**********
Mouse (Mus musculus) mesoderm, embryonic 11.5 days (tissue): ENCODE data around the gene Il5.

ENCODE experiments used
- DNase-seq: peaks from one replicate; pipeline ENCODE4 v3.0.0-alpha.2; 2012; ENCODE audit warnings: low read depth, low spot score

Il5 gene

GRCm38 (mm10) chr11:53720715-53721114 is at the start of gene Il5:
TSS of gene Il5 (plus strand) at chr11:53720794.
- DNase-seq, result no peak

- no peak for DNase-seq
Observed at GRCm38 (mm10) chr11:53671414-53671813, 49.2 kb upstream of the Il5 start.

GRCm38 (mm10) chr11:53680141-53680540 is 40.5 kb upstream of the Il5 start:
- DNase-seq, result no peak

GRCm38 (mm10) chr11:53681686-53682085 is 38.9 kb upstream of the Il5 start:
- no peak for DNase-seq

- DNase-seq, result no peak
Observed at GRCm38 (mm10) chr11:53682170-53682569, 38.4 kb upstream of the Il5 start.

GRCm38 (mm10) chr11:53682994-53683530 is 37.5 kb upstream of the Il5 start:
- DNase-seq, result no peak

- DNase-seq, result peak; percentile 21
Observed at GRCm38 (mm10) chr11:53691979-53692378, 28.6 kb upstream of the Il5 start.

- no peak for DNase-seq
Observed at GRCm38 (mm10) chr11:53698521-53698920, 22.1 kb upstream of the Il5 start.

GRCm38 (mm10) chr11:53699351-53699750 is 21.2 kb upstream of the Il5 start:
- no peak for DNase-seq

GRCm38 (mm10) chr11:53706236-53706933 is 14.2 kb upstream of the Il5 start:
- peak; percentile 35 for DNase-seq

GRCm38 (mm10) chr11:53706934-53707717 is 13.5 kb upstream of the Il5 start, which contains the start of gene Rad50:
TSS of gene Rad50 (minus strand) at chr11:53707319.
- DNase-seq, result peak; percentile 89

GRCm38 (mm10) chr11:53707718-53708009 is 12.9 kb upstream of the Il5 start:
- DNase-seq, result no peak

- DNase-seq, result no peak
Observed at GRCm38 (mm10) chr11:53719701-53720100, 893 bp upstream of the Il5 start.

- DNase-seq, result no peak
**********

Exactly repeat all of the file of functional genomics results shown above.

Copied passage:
Mouse (Mus musculus) mesoderm, embryonic 11.5 days (tissue): ENCODE data around the gene Il5.

ENCODE experiments used
- DNase-seq: peaks from one replicate; pipeline ENCODE4 v3.0.0-alpha.2; 2012; ENCODE audit warnings: low read depth, low spot score

Il5 gene

GRCm38 (mm10) chr11:53720715-53721114 is at the start of gene Il5:
TSS of gene Il5 (plus strand) at chr11:53720794.
- DNase-seq, result no peak

- no peak for DNase-seq
Observed at GRCm38 (mm10) chr11:53671414-53671813, 49.2 kb upstream of the Il5 start.

GRCm38 (mm10) chr11:53680141-53680540 is 40.5 kb upstream of the Il5 start:
- DNase-seq, result no peak

GRCm38 (mm10) chr11:53681686-53682085 is 38.9 kb upstream of the Il5 start:
- no peak for DNase-seq

- DNase-seq, result no peak
Observed at GRCm38 (mm10) chr11:53682170-53682569, 38.4 kb upstream of the Il5 start.

GRCm38 (mm10) chr11:53682994-53683530 is 37.5 kb upstream of the Il5 start:
- DNase-seq, result no peak

- DNase-seq, result peak; percentile 21
Observed at GRCm38 (mm10) chr11:53691979-53692378, 28.6 kb upstream of the Il5 start.

- no peak for DNase-seq
Observed at GRCm38 (mm10) chr11:53698521-53698920, 22.1 kb upstream of the Il5 start.

GRCm38 (mm10) chr11:53699351-53699750 is 21.2 kb upstream of the Il5 start:
- no peak for DNase-seq

GRCm38 (mm10) chr11:53706236-53706933 is 14.2 kb upstream of the Il5 start:
- peak; percentile 35 for DNase-seq

GRCm38 (mm10) chr11:53706934-53707717 is 13.5 kb upstream of the Il5 start, which contains the start of gene Rad50:
TSS of gene Rad50 (minus strand) at chr11:53707319.
- DNase-seq, result peak; percentile 89

GRCm38 (mm10) chr11:53707718-53708009 is 12.9 kb upstream of the Il5 start:
- DNase-seq, result no peak

- DNase-seq, result no peak
Observed at GRCm38 (mm10) chr11:53719701-53720100, 893 bp upstream of the Il5 start.

- DNase-seq, result no peak